In celebration of the release of Jane Yolen’s THE SCARLET CIRCUS, Tachyon presents glimpses from the book that “is a magnificent and beautiful anthology from a master storyteller!” (Sarah Beth Durst, award-winning author of The Queens of Renthia series)
There is an ash tree in the middle of our forest on which my brother Dusty has carved the runes of his loves. Like the rings of its heartwood, the tree’s age can be told by the number of carvings on its bark. Dusty loves . . . begins the legend high up under the first branches. Then the litany runs like an old tale down to the tops of the roots. Dusty has had many, many loves, for he is the romantic sort. It is only in taste that he is wanting.
If he had stuck to the fey, his own kind, at least part of the time, Mother and Father would not have been so upset. But he had a passion for princesses and milkmaids, that sort of thing. The worst, though, was the time he fell in love with the ghost of a suicide at Miller’s Cross. That is a story indeed.
It began quite innocently, of course. All of Dusty’s affairs do. He was piping in the woods at dawn, practicing his solo for the Solstice. Mother and Father prefer that he does his scales and runs as far from our pavilion as possible, for his notes excite the local wood doves, and the place is stained quite enough as it is. Ever dutiful, Dusty packed his pipes and a cress sandwich and made for a Lonely Place. Our forest has many such: dells silvered with dew, winding streams bedecked with morning mist, paths twisting between blood-red trilliums—all the accoutrements of Faerie. And when they are not cluttered with bad poets, they are really quite nice. But Dusty preferred human highways and byways, saying that such busy places were, somehow, the loneliest places of all. Dusty always had a touch of the poet himself, though his rhymes were, at best, slant.
He had just reached Miller’s Cross and perched himself atop a standing stone, one leg dangling across the Anglo-Saxon inscription, when he heard the sound of human sobbing. There was no mistaking it. Though we fey are marvelous at banshee wails and the low-throbbing threnodies of ghosts, we have not the ability to give forth that half gulp, half cry that is so peculiar to humankind, along with the heaving bosom and the wetted cheek.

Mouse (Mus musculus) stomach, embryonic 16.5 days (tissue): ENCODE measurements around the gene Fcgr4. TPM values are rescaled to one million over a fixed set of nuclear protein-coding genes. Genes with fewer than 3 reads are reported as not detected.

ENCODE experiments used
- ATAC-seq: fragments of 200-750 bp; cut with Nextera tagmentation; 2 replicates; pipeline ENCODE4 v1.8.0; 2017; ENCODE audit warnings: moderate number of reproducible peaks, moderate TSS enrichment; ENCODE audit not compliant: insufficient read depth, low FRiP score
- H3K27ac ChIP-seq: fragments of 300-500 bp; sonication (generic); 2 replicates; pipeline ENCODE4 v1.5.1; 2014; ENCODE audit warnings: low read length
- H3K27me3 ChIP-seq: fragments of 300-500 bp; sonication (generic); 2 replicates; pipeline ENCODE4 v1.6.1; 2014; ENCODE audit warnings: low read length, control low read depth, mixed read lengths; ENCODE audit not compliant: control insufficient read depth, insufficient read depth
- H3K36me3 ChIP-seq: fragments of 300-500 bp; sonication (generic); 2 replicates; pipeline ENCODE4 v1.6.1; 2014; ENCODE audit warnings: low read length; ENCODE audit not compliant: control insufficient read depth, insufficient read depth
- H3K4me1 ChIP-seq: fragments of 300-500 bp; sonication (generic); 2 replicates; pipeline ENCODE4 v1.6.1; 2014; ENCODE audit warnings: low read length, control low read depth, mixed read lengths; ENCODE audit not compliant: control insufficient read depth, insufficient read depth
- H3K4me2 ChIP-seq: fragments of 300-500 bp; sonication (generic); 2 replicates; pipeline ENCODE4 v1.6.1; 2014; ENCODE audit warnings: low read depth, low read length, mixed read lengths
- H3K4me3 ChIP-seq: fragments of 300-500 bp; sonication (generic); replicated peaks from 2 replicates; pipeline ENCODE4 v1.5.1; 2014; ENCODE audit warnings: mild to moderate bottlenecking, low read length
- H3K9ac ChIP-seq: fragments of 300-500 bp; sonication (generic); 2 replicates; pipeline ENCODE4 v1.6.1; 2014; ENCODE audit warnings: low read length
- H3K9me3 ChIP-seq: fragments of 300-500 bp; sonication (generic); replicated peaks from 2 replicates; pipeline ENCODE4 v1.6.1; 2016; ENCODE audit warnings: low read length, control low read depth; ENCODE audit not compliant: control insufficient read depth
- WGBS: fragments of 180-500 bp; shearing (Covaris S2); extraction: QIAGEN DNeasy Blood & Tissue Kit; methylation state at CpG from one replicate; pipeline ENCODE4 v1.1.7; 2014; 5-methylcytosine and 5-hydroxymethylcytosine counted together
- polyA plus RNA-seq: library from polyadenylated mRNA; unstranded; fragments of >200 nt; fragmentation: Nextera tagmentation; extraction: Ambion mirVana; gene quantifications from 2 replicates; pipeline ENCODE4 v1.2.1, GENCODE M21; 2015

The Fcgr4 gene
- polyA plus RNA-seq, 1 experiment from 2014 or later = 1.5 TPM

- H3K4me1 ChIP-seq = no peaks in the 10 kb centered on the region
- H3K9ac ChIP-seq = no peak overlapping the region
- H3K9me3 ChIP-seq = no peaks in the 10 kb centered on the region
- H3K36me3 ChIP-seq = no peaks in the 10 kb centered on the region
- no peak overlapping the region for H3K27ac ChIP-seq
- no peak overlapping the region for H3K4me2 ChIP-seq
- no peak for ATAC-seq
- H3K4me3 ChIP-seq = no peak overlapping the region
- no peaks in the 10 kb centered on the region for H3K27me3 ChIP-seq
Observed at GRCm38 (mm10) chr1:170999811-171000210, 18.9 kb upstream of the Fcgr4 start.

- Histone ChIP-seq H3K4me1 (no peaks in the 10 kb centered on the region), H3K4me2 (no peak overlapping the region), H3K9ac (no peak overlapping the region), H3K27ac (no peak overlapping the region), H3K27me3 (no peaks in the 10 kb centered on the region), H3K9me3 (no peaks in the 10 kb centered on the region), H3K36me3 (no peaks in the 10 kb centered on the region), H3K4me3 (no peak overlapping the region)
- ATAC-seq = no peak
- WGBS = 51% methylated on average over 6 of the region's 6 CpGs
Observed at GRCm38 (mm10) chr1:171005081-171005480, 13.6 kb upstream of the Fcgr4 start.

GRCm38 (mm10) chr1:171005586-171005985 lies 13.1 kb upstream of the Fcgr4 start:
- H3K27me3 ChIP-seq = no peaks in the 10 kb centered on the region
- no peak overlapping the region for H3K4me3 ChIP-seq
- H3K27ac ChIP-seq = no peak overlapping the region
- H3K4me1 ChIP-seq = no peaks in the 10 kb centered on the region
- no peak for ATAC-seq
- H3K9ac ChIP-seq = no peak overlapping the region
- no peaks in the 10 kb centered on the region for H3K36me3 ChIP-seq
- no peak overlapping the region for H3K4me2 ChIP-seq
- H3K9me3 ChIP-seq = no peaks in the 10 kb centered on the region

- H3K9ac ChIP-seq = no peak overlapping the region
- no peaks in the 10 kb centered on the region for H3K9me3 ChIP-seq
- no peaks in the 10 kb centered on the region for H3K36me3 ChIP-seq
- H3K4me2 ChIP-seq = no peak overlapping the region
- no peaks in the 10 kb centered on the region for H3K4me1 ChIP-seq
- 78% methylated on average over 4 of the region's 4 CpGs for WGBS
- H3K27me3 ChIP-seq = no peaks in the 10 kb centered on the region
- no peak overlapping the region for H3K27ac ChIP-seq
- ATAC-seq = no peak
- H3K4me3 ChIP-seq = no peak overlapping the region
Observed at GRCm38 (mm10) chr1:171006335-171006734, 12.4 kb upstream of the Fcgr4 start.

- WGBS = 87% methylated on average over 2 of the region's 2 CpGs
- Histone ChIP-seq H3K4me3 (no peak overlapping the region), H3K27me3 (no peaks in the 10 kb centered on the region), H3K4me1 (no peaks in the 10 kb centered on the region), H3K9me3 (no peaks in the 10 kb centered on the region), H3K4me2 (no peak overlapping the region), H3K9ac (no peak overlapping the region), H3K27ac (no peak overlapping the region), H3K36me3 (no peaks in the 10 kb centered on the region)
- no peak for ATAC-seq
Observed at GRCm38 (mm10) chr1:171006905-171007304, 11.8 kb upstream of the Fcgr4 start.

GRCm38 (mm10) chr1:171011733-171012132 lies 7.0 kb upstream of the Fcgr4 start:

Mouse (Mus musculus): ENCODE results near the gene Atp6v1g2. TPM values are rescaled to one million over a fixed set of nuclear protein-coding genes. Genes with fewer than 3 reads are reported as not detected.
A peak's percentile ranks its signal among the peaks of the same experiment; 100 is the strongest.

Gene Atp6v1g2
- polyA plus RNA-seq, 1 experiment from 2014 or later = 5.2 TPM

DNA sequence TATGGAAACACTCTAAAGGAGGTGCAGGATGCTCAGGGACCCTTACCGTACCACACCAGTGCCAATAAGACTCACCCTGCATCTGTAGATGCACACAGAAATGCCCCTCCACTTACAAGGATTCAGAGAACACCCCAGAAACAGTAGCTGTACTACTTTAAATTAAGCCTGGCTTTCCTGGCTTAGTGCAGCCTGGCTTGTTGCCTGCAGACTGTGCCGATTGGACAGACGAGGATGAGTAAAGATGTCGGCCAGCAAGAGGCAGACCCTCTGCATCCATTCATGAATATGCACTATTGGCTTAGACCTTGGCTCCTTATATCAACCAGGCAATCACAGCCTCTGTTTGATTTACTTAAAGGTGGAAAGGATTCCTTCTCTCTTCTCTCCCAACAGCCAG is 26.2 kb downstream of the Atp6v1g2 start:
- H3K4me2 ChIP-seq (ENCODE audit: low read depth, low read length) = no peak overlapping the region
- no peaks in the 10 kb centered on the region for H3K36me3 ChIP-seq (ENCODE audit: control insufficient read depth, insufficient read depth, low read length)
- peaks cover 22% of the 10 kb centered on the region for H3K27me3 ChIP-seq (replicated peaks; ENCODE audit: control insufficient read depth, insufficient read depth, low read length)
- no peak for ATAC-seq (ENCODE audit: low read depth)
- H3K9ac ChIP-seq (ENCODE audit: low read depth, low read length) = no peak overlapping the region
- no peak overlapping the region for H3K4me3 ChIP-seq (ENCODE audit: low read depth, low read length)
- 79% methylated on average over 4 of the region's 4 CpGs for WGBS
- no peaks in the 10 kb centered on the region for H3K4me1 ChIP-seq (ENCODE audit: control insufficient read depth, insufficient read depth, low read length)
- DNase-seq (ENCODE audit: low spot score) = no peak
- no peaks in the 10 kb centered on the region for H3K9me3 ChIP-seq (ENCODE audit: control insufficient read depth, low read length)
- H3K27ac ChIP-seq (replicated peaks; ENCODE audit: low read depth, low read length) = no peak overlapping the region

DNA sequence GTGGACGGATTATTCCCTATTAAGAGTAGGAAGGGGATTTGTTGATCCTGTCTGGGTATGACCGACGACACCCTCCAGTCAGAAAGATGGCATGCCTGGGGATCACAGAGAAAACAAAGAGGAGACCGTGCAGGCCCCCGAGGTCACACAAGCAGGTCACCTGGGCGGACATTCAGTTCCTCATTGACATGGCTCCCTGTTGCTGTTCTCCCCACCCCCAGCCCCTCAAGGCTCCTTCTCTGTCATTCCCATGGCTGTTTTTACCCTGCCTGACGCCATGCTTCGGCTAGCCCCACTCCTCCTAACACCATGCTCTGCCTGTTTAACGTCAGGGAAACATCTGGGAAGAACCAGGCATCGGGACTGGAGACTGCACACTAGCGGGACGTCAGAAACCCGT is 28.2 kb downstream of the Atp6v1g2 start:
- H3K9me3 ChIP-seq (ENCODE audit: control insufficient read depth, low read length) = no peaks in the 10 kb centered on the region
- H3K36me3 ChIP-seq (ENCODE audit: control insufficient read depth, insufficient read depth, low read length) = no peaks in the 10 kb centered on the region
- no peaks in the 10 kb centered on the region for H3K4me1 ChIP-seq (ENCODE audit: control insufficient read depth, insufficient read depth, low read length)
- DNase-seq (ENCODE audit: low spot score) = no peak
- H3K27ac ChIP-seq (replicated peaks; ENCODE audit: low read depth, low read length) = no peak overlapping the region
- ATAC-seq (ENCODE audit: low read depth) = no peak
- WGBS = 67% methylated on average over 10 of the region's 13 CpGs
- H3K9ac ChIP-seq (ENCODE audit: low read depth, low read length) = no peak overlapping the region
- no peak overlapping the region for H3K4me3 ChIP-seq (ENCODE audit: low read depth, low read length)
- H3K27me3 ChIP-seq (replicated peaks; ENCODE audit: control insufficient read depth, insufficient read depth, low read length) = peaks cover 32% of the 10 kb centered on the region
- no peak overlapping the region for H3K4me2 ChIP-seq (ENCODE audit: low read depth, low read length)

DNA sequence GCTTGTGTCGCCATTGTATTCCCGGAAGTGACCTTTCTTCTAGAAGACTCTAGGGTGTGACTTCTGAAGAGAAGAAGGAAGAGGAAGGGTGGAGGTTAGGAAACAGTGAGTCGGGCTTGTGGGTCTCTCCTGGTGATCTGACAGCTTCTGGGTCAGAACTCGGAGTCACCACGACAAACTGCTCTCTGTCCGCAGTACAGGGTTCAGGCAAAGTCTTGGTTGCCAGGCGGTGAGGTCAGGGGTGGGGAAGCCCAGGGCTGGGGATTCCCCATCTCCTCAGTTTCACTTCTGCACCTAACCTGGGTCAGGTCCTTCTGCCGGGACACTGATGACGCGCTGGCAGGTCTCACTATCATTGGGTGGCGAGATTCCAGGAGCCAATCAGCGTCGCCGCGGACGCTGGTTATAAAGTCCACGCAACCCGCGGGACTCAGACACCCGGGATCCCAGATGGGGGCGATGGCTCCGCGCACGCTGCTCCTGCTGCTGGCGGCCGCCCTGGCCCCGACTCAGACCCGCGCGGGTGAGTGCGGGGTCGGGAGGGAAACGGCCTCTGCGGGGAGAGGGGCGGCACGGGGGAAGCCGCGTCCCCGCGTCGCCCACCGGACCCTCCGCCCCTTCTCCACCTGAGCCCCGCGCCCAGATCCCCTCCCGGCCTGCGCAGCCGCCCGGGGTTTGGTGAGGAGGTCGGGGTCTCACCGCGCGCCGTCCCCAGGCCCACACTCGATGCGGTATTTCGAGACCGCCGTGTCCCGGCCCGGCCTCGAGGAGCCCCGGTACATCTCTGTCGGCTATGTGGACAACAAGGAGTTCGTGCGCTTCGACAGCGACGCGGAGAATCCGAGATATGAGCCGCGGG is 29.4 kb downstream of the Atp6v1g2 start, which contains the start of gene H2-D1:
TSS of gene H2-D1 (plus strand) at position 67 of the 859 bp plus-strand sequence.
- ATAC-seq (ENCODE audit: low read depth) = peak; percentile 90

Straining to see through the early-morning fog, Dusty could just make out an informal procession heading down the road toward him. So he held his breath—which, of course, made him invisible, though it never works for long—and leaned forward to get a better view.
There were ten men and women in the group, six of them carrying a coffin. In front of the coffin was a priest in his somber robes, an iron cross dangling from a chain. The iron made Dusty sneeze, for he is allergic and he became visible for a moment until he could catch his breath again. But such was the weeping and carryings-on below him, no one even noticed.
The procession stopped just beneath his perch, and Dusty gathered up his strength and leaped down, landing to the rear of the group. At the moment his feet touched the ground, the priest had—fortuitously—intoned, “Dig!” The men had set the coffin on the ground and begun. They were fast diggers, and the ground around the stone was soft from spring rains. Six men and six spades make even a deep grave easy work, though it was hardly a pretty sight, and far from the proper angles. And all the while they were digging, a plump lady in gray worsted, who looked upholstered rather than dressed, kept trying to fling herself into the hole. Only the brawny arms of her daughters on either side and the rather rigid stays of her undergarments kept her from accomplishing her gruesome task.
At last the grave was finished, and the six men lowered the coffin in while the priest sprinkled a few unkind words over the box, words that fell on the ears with the same thudding foreboding as the clods of earth upon the box. Then they closed the grave and dragged the weeping women down the road toward the town.
Now Dusty, being the curious sort, decided to stay. He let out his breath once the mourners had turned their backs on him, and leaped up onto his perch again. Then he began to practice his scales with renewed vigor, and had even gotten a good hold on the second portion of “Puck’s Sarabande” when the moon rose. Of course, the laws of the incorporeal world being what they are, the ghost of the suicide rose, too. And that was when Dusty fell in love.